With all this control, not only can errant notes be shifted to the intended (nearest) pitch, but the melody can be changed and experimented with at will, and custom harmonies can be created with an unusually accessible visual environment. Melodyne’s excellent formant-adjusting transposition algorithms, while not unique for this type of processing, are widely acknowledged as among the best around.
Of course, digital generation of harmonies has been with us for quite a while (hardware from DigiTech and TC Electronic), but thanks to Melodyne’s visual interface and resulting ease of use, many people feel that this constitutes the next level in pitch control. Other manufacturers would seem to agree, as pitch processors with a similar look and feel have just been announced or released from Waves (Tune) and MOTU (functionality built into Digital Performer 4.6). Like Melodyne, they are not simple plug-ins, but are accessed easily enough from within the DAW environment, and offer the same combination of pitch correction and melody/harmony editing and creation.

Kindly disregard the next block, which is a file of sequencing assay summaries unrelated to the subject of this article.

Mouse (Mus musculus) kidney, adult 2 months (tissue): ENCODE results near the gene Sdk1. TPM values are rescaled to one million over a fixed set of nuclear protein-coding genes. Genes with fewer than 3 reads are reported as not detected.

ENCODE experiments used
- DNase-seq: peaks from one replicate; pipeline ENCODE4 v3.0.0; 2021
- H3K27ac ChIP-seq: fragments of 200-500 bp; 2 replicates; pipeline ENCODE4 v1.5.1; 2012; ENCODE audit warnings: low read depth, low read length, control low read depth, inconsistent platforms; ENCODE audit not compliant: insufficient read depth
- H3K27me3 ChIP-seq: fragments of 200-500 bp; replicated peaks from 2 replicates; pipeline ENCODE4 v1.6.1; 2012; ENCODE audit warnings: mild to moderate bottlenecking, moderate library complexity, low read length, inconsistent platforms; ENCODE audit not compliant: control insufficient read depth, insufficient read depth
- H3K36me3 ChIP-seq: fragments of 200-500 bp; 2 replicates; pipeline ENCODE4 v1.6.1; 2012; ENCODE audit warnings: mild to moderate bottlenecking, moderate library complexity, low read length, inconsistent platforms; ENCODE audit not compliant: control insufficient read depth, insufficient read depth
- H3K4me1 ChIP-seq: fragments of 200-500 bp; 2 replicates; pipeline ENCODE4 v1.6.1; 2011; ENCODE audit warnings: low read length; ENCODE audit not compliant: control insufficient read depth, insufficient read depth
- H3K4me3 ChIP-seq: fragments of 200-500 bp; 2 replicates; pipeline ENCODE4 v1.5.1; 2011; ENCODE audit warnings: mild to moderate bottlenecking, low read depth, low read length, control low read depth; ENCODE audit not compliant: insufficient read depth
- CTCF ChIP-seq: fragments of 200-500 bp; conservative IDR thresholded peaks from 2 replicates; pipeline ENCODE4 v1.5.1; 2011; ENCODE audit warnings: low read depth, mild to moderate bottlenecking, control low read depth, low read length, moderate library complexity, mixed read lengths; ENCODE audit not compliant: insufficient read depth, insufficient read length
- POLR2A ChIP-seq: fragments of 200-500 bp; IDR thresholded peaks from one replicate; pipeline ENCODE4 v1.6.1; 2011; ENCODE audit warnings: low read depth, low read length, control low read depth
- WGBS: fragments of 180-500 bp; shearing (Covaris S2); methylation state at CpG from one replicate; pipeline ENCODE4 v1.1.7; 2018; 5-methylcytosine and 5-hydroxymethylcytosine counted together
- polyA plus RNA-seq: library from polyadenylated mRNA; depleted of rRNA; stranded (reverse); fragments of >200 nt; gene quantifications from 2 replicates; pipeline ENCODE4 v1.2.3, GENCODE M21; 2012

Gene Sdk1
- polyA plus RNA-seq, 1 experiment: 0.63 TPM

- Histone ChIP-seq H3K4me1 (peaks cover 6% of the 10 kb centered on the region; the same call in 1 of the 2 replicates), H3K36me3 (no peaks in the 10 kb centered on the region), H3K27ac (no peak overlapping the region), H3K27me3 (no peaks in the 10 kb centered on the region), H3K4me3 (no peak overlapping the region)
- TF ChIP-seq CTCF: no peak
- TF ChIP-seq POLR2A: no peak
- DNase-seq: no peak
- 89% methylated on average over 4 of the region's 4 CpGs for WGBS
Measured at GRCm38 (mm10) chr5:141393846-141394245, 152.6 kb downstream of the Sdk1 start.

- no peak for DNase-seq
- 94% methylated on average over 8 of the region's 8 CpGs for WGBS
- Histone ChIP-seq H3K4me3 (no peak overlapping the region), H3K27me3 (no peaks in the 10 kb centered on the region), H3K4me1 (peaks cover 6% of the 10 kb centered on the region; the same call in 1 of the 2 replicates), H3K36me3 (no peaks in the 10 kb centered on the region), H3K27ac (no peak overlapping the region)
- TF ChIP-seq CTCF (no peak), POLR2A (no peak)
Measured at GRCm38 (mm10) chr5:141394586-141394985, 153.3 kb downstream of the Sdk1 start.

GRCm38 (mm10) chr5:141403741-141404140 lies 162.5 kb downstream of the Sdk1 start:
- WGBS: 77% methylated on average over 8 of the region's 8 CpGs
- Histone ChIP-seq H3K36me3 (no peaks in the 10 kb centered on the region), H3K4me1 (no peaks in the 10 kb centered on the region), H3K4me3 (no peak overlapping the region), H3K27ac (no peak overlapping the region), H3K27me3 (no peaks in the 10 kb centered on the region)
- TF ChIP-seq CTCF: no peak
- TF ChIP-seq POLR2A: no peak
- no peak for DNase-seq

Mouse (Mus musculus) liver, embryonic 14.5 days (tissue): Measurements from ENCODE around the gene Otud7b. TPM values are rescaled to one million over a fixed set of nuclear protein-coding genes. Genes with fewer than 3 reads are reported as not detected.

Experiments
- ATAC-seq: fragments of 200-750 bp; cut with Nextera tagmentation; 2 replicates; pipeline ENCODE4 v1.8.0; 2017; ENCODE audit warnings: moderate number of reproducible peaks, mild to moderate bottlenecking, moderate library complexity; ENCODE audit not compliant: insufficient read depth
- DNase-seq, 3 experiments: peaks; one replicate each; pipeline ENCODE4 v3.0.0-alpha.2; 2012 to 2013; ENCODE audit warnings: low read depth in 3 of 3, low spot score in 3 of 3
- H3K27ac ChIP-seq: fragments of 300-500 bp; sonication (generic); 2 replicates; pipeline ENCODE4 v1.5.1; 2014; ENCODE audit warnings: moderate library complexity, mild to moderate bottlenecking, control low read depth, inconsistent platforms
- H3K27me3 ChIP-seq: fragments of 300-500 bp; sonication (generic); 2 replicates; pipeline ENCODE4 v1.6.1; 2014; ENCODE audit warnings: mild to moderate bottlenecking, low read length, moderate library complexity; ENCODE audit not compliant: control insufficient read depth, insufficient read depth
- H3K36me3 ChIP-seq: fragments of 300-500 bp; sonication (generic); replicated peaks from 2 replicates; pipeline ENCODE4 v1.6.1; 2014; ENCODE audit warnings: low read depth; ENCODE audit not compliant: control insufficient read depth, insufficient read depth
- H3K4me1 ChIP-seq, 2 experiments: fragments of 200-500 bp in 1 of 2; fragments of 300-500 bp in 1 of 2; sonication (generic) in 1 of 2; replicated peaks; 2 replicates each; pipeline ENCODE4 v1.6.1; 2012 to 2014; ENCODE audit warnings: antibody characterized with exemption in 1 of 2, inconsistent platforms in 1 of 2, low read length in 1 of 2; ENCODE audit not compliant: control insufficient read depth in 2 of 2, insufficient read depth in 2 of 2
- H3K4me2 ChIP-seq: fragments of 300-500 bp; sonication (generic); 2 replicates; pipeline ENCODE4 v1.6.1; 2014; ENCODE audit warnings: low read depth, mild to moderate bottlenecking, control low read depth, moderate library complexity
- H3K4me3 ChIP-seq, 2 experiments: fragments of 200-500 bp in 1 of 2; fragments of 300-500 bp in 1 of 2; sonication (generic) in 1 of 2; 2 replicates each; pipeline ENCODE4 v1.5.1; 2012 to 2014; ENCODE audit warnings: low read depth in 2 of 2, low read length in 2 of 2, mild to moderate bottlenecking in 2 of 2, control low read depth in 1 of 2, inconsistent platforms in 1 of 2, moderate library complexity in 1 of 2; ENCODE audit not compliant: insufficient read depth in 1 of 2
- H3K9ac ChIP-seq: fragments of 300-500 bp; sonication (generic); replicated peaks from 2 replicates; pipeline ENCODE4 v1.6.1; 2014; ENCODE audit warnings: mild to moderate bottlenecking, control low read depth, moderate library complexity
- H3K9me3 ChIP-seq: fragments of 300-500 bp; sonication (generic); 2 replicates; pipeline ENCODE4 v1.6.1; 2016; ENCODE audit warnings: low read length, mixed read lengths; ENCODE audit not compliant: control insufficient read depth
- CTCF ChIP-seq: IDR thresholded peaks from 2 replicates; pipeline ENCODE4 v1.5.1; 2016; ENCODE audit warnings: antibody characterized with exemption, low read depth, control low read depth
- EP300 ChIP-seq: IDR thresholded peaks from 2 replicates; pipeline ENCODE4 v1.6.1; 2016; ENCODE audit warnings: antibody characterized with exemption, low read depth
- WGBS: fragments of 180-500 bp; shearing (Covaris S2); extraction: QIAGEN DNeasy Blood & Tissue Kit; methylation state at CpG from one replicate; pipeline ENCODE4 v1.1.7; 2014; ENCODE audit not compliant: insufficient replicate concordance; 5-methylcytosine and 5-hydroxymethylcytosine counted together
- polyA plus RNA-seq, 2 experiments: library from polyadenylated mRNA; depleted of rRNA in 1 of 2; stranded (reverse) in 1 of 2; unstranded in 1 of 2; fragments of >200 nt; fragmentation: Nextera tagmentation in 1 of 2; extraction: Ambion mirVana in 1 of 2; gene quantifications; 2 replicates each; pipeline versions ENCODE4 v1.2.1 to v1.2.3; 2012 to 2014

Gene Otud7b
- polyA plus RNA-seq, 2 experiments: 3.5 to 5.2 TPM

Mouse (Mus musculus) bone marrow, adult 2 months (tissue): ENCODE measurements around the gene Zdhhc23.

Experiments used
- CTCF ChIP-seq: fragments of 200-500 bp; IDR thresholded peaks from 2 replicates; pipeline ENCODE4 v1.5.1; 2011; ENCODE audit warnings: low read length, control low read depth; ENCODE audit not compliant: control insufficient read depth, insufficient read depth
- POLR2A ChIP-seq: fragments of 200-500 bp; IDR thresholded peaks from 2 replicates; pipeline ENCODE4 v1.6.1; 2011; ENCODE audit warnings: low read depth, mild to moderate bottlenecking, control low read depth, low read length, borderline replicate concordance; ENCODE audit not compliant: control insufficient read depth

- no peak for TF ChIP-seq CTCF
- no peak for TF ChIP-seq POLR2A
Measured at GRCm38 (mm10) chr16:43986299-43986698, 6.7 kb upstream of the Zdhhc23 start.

Is it Live, or is it Melodyne?
Naturally, as with the more basic pitch correction tools, questions have arisen about the use of such computer technology in place of simply working out and recording harmonies and additional vocal tracks with real live singers. And again, there’s both an upside and a downside.